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Report (OEI-03-12-00730)

Comparison of First-Quarter 2012 Average Sales Prices and Average Manufacturer Prices: Impact on Medicare Reimbursement for Third Quarter 2012

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By law, OIG must notify the Secretary of Health and Human Services (Secretary) if the average sales price (ASP) for a particular drug exceeds the drug's average manufacturer price (AMP) by a threshold of 5 percent. If that threshold is met, the Secretary may disregard the ASP for the drug when setting reimbursement and shall substitute the payment amount with the lesser of either the widely available market price or 103 percent of the AMP.

This is OIG's 27th report comparing ASPs to AMPs. OIG has consistently recommended that CMS develop a price substitution policy and subsequently lower reimbursement for drugs that exceed the 5-percent threshold. Although CMS has yet to make any changes to Part B drug reimbursement as a result of these studies, the agency published a final rule in November 2012 specifying the circumstances under which AMP-based price substitutions will occur beginning in 2013.


We identified drug codes that exceeded the 5-percent threshold in the first quarter of 2012 based on either complete or partial AMP data and estimated the financial impact of lowering reimbursement amounts for those drugs. We also identified drug codes that were removed from our pricing comparison because they did not have AMP data.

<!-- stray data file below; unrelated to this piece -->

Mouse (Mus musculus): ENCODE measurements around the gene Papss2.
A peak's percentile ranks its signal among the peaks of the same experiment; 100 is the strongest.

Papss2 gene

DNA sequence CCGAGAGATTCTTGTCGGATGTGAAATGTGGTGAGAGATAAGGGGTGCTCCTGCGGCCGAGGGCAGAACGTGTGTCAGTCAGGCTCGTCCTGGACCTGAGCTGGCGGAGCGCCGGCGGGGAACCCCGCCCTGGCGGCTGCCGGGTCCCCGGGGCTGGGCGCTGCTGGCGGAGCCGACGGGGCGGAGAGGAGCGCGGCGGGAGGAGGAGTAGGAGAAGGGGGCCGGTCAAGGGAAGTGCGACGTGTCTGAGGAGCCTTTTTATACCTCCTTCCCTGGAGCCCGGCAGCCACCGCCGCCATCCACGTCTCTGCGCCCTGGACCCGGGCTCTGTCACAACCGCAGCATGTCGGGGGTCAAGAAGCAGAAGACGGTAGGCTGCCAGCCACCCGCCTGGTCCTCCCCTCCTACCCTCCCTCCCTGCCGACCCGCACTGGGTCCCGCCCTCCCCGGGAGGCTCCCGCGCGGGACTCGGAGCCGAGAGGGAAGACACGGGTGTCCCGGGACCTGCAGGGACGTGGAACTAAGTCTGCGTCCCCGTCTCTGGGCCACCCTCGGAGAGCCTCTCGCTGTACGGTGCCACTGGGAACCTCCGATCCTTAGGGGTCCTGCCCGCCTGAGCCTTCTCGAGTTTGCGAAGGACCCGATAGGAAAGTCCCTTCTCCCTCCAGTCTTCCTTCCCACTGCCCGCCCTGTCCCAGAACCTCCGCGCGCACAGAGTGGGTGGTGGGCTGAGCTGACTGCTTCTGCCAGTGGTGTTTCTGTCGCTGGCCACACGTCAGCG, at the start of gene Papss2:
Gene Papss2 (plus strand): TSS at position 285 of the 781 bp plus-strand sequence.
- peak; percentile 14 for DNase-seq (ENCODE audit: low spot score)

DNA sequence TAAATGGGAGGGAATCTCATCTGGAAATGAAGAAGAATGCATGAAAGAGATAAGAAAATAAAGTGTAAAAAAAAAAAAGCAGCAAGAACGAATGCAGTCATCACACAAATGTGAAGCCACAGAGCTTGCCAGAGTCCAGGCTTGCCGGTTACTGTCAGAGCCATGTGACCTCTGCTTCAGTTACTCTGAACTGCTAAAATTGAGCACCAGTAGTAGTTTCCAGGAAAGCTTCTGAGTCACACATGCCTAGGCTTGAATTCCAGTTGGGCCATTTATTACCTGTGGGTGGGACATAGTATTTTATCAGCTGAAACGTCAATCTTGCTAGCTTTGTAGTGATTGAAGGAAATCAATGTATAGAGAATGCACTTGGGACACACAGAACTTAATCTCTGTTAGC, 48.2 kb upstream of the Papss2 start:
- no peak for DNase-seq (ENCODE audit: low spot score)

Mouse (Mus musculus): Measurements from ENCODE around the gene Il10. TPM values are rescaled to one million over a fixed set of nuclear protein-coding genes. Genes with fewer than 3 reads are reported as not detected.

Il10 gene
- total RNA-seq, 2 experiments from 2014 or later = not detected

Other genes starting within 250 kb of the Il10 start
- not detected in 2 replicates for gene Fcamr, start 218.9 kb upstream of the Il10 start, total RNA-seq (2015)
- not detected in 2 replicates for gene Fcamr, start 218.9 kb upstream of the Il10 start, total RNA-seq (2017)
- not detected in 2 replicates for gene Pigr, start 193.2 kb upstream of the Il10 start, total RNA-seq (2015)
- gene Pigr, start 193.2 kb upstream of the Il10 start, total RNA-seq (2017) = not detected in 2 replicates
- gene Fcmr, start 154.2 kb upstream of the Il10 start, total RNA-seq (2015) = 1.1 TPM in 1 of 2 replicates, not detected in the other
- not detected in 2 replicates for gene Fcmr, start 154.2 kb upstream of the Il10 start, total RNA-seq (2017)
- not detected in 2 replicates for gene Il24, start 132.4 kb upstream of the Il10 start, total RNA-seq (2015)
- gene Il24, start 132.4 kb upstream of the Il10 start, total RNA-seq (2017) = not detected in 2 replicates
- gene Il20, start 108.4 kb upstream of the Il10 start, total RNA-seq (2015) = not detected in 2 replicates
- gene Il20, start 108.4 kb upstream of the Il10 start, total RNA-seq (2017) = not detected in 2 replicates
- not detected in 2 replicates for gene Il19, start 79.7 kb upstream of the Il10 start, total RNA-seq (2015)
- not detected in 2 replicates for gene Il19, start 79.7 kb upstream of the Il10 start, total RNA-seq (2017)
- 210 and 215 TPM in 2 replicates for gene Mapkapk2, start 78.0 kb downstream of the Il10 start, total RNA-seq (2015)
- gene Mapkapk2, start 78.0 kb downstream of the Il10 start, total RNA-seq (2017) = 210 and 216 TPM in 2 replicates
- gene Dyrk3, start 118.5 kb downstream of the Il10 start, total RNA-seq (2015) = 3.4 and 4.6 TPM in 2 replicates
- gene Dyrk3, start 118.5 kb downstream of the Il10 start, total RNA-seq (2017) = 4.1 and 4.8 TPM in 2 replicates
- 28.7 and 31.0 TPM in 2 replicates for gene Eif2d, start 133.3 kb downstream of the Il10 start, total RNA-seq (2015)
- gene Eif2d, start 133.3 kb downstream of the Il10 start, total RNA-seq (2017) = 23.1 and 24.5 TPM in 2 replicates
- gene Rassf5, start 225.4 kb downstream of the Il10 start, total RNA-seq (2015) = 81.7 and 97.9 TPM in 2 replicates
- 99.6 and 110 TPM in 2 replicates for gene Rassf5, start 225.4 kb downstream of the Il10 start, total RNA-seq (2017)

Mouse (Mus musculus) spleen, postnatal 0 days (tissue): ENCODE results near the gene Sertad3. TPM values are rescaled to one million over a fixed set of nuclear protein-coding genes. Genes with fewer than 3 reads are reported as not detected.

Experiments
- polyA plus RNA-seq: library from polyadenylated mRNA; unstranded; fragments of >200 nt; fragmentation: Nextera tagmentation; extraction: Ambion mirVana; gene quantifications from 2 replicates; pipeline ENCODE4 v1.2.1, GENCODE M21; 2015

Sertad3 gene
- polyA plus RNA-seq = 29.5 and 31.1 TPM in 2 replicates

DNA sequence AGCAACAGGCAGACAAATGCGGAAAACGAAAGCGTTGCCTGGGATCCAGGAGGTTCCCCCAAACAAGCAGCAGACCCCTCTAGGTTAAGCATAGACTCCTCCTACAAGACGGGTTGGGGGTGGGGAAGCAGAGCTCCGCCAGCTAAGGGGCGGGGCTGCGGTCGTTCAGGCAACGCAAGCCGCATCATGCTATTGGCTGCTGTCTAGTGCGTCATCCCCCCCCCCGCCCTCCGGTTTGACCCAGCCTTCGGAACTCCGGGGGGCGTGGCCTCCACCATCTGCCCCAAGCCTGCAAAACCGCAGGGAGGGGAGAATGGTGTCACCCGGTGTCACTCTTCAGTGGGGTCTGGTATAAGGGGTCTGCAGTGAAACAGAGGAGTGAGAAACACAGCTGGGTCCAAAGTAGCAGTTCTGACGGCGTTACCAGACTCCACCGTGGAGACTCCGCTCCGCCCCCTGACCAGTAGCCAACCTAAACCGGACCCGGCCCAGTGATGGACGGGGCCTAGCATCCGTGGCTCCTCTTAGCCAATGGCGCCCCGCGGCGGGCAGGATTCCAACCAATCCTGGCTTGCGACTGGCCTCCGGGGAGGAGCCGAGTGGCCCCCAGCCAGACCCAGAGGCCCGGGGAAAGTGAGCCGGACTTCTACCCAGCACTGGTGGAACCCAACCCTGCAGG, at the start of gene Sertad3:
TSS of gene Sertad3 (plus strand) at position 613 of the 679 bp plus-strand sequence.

In the first quarter of 2012, ASPs for 28 drug codes exceeded AMPs by at least 5 percent. Of these, 22 had complete AMP data. If reimbursement amounts for all 22 codes had been based on 103 percent of the AMPs in the third quarter of 2012, Medicare would have saved an estimated $739,000 in that quarter. Under CMS's price substitution policy, reimbursement amounts for 15 of the 22 drugs would have been reduced, saving an estimated $606,000 in that quarter. The remaining 6 of 28 drug codes also exceeded the 5-percent threshold in the first quarter of 2012; however, these 6 codes did not have AMP data for every drug product that CMS used when calculating reimbursement. Although CMS's price substitution policy would not apply to codes with partial AMP data, price reductions may be legitimately warranted for two of the six codes because missing AMPs likely had little influence on the pricing comparison results. We could not compare ASPs and AMPs for another 52 drug codes because AMP data were not submitted for any of the drug products that CMS used to calculate reimbursement.

This report does not contain recommendations.

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